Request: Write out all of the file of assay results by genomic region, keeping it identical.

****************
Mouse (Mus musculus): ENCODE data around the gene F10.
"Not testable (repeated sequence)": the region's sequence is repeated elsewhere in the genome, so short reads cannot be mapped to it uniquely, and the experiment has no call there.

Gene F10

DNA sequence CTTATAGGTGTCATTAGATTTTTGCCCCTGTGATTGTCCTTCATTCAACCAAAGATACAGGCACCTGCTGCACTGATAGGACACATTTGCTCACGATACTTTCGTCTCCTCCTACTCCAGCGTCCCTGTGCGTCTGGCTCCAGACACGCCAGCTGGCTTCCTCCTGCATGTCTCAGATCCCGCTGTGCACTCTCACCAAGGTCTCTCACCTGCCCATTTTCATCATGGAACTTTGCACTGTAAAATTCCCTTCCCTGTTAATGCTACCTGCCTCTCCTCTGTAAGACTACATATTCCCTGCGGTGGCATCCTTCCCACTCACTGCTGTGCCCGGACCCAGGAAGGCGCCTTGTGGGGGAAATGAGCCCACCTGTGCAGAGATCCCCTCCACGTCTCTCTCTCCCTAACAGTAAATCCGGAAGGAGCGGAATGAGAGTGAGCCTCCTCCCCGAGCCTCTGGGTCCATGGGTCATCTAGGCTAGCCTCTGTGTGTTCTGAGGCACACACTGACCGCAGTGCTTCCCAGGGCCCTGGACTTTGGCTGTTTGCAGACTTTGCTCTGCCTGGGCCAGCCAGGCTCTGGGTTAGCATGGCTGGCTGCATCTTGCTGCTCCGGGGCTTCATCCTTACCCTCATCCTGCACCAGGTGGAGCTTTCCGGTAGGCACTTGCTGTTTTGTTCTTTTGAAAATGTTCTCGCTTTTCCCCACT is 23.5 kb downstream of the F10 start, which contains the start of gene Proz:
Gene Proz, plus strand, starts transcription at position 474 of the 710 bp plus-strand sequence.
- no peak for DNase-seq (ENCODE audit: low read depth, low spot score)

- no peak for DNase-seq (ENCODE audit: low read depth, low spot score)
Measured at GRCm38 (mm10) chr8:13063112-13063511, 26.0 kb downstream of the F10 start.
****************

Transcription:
Mouse (Mus musculus): ENCODE data around the gene F10.
"Not testable (repeated sequence)": the region's sequence is repeated elsewhere in the genome, so short reads cannot be mapped to it uniquely, and the experiment has no call there.

Gene F10

DNA sequence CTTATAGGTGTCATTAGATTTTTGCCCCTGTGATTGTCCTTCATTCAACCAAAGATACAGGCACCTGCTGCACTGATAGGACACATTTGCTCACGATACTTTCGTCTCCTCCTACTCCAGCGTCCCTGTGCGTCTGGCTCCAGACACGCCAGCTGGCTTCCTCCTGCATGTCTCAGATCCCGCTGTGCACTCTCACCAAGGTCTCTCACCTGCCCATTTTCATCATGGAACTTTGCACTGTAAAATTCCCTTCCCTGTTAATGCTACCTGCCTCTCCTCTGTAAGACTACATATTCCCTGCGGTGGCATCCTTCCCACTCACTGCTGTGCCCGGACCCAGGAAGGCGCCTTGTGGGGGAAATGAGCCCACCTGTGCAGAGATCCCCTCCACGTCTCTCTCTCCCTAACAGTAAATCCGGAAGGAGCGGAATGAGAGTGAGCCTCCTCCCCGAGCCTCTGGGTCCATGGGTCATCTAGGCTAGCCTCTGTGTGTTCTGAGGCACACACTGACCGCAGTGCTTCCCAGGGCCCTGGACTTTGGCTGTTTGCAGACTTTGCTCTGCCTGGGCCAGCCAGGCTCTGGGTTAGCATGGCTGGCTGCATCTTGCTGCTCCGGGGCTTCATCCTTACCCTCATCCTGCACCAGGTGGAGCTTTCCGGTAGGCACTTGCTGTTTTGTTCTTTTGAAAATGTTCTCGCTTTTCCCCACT is 23.5 kb downstream of the F10 start, which contains the start of gene Proz:
Gene Proz, plus strand, starts transcription at position 474 of the 710 bp plus-strand sequence.
- no peak for DNase-seq (ENCODE audit: low read depth, low spot score)

- no peak for DNase-seq (ENCODE audit: low read depth, low spot score)
Measured at GRCm38 (mm10) chr8:13063112-13063511, 26.0 kb downstream of the F10 start.